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Readme for Ascmd Command-line Utility Sample

[This topic is pre-release documentation and is subject to change in future releases. Blank topics are included as placeholders.]

This sample works only with SQL Server 2005 and SQL Server 2008. It will not work with any version of SQL Server earlier than SQL Server 2005.

The ascmd command-line utility enables a database administrator to execute an XMLA script, Multidimensional Expressions (MDX) query, or Data Mining Extensions (DMX) statement against an instance of Microsoft SQL Server Analysis Services. This command-line utility contains functionality for Analysis Services that resembles the sqlcmd utility included with SQL Server. For more information, see the topic sqlcmd Utility in SQL Server. The execution results of the script, query, or statement can be stored in a file together with relevant SQL Server Profiler trace information

The following scenarios give examples of using the ascmd command-line utility.

Processing a Partition from a Third-Party Tool

A database administrator must process partitions and dimensions as part of a nightly extract, transform, and load (ETL) process. The ETL tool is not a SQL Server tool and the database administrator cannot use SQL Server Agent’s built-in support of XMLA scripts or run a SQL Server Integration Services package. The database administrator wants an automated solution that uses the third-party tool. The solution is a command-line utility to run an XMLA script. The utility is then called from the third-party tool. The database administrator downloads and compiles the ascmd command-line utility sample. After compilation, the database administrator can use the ascmd command-line utility to execute XMLA scripts that process partitions and dimensions.

Backing Up an OLAP Database from a Third-Party Tool

Another database administrator at the same company is required to automate the back-up of an Analysis Services database. Again, because the scheduling software that the company is using is not a SQL Server tool, the task has to be run from the command line. The database administrator generates the appropriate XMLA script (using SQL Server Management Studio). Then, the third-party scheduling software uses the ascmd command-line utility to run the XMLA script to back up the OLAP database.

Using XMLA During an Installation

A developer for an independent software vendor is required to integrate the execution of an XMLA script directly into the installation of the firm's product. The developer must run an XMLA script and retrieve status (and trace events) to know that the Analysis Services database was created correctly. The developer can do this by using the ascmd command-line utility.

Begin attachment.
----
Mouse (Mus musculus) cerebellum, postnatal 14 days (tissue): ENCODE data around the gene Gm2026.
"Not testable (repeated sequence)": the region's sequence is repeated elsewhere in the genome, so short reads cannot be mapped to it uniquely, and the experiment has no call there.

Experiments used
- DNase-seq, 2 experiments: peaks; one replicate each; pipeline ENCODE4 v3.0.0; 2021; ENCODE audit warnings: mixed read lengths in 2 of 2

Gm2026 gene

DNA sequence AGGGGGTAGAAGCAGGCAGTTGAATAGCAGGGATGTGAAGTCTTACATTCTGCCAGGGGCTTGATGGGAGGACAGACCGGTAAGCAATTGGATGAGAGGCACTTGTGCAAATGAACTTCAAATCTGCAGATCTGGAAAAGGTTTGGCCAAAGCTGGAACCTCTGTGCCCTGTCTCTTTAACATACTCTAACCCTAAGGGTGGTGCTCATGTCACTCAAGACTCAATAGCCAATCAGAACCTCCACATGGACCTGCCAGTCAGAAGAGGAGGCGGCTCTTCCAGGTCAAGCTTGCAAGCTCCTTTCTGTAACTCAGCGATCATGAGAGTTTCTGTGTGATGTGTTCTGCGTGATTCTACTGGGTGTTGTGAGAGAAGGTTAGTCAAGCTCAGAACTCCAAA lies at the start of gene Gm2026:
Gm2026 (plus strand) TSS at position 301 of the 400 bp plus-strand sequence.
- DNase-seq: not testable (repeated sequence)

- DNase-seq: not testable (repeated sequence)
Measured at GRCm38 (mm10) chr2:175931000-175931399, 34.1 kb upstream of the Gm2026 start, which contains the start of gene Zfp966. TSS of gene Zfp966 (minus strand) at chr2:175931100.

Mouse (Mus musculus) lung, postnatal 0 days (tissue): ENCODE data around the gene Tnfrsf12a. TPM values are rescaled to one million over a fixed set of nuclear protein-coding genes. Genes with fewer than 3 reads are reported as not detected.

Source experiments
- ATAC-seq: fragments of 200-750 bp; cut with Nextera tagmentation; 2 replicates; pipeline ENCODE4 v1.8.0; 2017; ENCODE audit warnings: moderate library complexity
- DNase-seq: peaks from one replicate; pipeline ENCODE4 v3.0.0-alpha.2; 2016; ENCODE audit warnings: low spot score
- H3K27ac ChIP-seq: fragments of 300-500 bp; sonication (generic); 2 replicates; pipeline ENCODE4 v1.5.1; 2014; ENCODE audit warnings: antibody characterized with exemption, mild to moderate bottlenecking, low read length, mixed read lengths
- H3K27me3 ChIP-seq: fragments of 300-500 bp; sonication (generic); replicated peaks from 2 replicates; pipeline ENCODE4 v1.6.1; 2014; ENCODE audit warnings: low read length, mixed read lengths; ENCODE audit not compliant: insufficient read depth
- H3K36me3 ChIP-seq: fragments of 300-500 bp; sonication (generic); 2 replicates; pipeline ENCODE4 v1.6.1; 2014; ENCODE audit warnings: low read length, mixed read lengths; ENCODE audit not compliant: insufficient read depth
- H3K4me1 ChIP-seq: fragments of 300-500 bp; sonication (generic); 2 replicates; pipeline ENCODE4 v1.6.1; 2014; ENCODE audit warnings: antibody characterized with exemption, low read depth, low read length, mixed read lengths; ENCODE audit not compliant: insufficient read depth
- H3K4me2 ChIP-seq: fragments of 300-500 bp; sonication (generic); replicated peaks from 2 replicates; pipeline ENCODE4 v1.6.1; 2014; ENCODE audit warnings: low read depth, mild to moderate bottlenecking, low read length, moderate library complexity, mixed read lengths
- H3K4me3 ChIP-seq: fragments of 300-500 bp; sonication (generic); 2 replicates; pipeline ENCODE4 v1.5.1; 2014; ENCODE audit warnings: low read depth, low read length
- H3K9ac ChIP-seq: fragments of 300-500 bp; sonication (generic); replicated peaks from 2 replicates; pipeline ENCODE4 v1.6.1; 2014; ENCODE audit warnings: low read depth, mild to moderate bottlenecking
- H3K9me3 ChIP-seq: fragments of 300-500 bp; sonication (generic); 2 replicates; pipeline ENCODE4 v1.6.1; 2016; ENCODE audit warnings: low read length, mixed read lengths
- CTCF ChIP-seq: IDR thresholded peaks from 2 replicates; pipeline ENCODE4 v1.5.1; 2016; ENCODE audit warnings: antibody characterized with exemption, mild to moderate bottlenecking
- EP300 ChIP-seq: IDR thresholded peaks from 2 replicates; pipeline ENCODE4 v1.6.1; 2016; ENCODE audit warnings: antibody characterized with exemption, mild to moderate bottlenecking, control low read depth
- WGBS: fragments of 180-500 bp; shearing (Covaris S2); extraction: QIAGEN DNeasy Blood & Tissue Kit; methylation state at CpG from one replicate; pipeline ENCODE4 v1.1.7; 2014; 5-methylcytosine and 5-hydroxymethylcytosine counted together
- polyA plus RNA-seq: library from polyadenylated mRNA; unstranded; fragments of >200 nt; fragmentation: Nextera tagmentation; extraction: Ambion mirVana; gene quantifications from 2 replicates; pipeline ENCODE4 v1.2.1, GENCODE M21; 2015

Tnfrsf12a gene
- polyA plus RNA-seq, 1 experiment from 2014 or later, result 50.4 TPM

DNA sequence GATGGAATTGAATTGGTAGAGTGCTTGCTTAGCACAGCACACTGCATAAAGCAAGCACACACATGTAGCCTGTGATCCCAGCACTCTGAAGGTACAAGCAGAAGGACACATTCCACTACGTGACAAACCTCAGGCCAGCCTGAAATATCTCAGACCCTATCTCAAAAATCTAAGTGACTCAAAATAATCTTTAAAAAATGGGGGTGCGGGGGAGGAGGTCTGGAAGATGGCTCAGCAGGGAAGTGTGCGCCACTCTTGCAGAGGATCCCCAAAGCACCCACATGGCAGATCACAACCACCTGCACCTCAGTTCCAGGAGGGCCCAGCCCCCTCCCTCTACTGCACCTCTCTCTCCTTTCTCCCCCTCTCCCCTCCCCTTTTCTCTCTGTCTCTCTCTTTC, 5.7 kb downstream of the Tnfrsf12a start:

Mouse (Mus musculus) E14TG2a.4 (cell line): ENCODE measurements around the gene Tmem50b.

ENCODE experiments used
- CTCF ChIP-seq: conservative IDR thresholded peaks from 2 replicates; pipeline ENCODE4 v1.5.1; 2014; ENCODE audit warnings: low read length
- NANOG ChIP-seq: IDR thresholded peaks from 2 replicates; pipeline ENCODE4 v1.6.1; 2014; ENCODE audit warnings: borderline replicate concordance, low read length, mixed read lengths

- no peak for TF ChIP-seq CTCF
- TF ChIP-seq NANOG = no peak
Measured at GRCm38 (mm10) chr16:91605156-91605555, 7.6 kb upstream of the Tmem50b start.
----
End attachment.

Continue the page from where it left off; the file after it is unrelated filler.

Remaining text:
• C#, the language that ascmd is coded in.
  • Batch file commands, which start the ascmd command-line utility.

To effectively use the ascmd command-line utility, you should have installed some or all the software listed in the following table.

Analysis Services

An instance of Analysis Services must be installed and running, because the ascmd command-line utility is used to connect to an instance of Analysis Services and execute MDX queries, XMLA scripts, and DMX statements.

SQL Server Management Studio and Business Intelligence Development Studio

These two work environments provide supporting infrastructure for you to complete any task related to Analysis Services. For any given task, you can approach implementation either through the user interface or programmatically.

Analysis Management Objects (AMO)

AMO is required to execute the ascmd command-line utility on a computer that does not have Analysis Services installed. AMO can be installed from the SQL Server Feature Pack, which can be downloaded from the Microsoft Download Center at http://www.microsoft.com/downloads.

.NET Framework 2.0

The .NET Framework 2.0 is required for the ascmd command-line utility to run. It can be downloaded from the Microsoft Download Center at http://www.microsoft.com/downloads.

Microsoft Visual Studio 2005 or .NET Framework SDK 2.0

We recommended that you use Visual Studio 2005 when you are building or customizing the ascmd sample application. If you do not have Visual Studio 2005 available, use the .NET Framework SDK 2.0. The .NET Framework SDK includes the MSBuild.exe (see the “Compiling the Sample” installation later in this document).

The Adventure Works DW database included with SQL Server

The database samples are useful for experimenting with the ascmd command-line utility. For more information, see Running Setup to Install AdventureWorks Sample Databases and Samples in SQL Server Books Online.

You can also download updated versions of the SQL Server Database Engine and AdventureWorks database samples from the Microsoft SQL Server Samples and Community Projects Web site at http://www.codepex.com/sqlserversamples. For more information about how to download and install samples, see Installing SQL Server Samples and Sample Databases in SQL Server Books Online.

The following arguments are supported at the command line for ascmd.

–U login_id

Is the user login ID, which is case-insensitive.

Note: